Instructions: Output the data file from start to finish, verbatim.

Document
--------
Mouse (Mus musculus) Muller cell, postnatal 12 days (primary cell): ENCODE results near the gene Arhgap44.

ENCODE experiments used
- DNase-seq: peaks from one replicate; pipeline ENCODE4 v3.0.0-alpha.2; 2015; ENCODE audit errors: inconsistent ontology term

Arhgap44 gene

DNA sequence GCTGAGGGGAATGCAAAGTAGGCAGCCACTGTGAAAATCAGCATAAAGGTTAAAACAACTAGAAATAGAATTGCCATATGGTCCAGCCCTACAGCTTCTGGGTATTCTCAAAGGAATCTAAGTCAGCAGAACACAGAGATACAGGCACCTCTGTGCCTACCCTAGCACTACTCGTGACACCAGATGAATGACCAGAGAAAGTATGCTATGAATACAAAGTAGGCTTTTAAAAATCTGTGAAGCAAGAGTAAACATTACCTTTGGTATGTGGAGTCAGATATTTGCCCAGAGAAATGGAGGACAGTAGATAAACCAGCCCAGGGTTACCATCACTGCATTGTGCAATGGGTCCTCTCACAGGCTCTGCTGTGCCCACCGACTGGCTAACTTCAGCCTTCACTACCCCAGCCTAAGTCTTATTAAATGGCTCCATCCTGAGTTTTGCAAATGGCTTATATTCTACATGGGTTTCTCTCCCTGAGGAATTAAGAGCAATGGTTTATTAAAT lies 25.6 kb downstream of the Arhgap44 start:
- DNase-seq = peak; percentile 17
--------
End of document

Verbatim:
Mouse (Mus musculus) Muller cell, postnatal 12 days (primary cell): ENCODE results near the gene Arhgap44.

ENCODE experiments used
- DNase-seq: peaks from one replicate; pipeline ENCODE4 v3.0.0-alpha.2; 2015; ENCODE audit errors: inconsistent ontology term

Arhgap44 gene

DNA sequence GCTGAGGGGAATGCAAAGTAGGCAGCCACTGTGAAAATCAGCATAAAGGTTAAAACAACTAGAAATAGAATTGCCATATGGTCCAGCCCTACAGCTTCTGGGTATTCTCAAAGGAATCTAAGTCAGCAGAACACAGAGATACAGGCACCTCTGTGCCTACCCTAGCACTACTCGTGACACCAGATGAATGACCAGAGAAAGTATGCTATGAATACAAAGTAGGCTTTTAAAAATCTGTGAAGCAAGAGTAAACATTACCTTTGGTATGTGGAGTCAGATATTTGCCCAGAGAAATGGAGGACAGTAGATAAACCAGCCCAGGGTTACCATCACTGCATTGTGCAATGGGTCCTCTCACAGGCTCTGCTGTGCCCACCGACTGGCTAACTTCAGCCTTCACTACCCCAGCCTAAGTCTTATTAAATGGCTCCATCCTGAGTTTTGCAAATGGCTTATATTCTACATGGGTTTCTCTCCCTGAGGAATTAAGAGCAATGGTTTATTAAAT lies 25.6 kb downstream of the Arhgap44 start:
- DNase-seq = peak; percentile 17